OAKLAND, Calif. - Golden State Warriors star Steph Curry and his wife Ayesha announced plans to build 150 "Little Town Libraries" in the Oakland area to promote neighborhood book sharing and childhood literacy.
The multimillion initiative is a joint effort between Steph and Ayesha’s nonprofit Eat. Learn. Play. and Little Free Library, a network of nearly 150,000 tiny libraries placed outside homes and businesses around the world for the purpose of book sharing.
We want to encourage kids to read by making it accessible, fun, and inspirational," Steph and Ayesha said in a statement.
According to the foundation’s press release, Oakland’s literacy rates are well below national standards, with only 15.4% of Black and 12.5% of Latinx elementary school students reading at grade level.
The program was initially announced during the second annual Workday Charity Classic, hosted by the Curry family and Workday, at the Stanford Golf Course.
Attended by athletes, celebrities, state and local leaders, and more, the event helped to raise millions toward improving childhood literacy in the Oakland area.
At Workday, we believe in supporting the communities where we live and work, and we admire the great efforts Stephen and Ayesha Curry and Eat. Learn. Play. are doing to provide vital resources for the local Oakland community,” added Aneel Bhusri, co-founder, co-CEO, and chairman, Workday. “We are a proud partner of this initiative and the positive impact it will bring to support childhood literacy in Oakland.”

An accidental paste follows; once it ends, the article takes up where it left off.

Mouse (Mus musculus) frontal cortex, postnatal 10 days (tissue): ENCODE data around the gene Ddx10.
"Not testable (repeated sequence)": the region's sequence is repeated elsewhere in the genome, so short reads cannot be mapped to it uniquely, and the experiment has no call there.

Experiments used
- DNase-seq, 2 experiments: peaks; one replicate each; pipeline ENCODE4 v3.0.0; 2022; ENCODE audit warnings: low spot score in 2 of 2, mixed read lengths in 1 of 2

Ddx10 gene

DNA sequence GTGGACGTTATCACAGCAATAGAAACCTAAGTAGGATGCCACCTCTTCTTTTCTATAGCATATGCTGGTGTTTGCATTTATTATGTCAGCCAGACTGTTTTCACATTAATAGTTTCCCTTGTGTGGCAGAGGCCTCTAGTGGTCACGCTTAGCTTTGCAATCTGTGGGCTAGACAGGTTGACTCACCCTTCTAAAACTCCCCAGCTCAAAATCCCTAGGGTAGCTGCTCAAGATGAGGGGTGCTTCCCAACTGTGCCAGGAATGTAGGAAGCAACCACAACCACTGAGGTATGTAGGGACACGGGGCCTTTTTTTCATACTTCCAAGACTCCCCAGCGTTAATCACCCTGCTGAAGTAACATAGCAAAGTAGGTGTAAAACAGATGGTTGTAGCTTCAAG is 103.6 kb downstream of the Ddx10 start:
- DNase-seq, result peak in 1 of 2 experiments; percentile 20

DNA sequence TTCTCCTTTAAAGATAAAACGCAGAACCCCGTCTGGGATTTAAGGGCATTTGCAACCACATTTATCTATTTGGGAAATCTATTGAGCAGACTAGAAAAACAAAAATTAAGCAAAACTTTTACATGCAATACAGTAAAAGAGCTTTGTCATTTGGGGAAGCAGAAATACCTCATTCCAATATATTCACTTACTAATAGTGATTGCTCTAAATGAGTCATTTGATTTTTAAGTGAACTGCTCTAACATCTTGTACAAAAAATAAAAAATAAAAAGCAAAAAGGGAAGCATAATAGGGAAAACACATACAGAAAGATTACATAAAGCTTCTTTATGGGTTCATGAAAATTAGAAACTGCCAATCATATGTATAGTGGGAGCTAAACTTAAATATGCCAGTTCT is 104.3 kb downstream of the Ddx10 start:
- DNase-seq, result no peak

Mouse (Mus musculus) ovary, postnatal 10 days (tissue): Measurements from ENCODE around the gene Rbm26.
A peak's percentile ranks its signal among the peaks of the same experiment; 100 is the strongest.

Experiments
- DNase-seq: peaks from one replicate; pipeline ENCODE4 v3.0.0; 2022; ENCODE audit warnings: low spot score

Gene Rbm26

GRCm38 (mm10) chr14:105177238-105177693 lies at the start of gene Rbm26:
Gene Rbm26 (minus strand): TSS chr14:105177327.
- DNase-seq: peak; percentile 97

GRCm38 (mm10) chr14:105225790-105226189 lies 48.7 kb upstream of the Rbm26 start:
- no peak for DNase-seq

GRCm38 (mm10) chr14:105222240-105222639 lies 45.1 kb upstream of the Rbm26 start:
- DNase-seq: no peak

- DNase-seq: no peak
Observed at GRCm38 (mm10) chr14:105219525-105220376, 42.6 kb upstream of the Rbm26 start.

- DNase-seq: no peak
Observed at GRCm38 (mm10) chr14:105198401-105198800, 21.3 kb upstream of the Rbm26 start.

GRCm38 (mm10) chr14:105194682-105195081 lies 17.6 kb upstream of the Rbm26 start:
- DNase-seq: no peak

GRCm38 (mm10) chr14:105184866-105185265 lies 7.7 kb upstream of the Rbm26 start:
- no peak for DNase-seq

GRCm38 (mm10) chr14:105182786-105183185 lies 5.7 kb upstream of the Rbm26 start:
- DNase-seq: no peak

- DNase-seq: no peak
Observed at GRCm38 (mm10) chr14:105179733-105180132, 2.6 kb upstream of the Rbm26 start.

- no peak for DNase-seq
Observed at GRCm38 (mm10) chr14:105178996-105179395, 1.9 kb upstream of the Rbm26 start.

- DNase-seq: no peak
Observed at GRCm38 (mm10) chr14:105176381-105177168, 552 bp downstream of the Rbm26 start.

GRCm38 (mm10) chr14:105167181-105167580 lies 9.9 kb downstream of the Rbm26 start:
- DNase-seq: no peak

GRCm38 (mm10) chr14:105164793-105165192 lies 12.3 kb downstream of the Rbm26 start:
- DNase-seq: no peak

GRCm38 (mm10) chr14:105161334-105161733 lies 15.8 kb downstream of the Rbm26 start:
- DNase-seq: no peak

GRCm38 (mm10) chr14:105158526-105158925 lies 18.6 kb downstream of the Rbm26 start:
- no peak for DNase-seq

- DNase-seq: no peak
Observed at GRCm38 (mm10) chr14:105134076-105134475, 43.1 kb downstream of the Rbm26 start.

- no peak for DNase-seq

Of the funds raised at the Workday Charity Classic, $1 million is set to go toward funding for teacher-led literacy projects in the Oakland Unified School District on the DonorsChoose platform.
Additionally, the raised funds will aid with providing 300,000 new books to kids and families based in Oakland.
We hope that these free, book-sharing libraries will help plant the seeds needed to continue growing a culture of literacy for the next generation in Oakland,” the Curry family said in a statement.
The program will be managed with the help of three local nonprofits — the Oakland Literacy Coalition, the Black Cultural Zone, and the Oakland Public Library.
Each of the three will oversee 50 of the mini libraries funded by initial two-year grants.
The first Little Town Library was unveiled last March at Franklin Elementary School of the Oakland Unified School District.
The program is the latest by the Curry family and their nonprofit to encourage child literacy in Oakland. Last September, Eat. Learn. Play. launched a bus to provide nutritious meals, groceries, books, and more to children in Oakland.
The nonprofit operates the bus with the Alameda County Community Food Bank, going on a regular route in the city and bringing it to special events.
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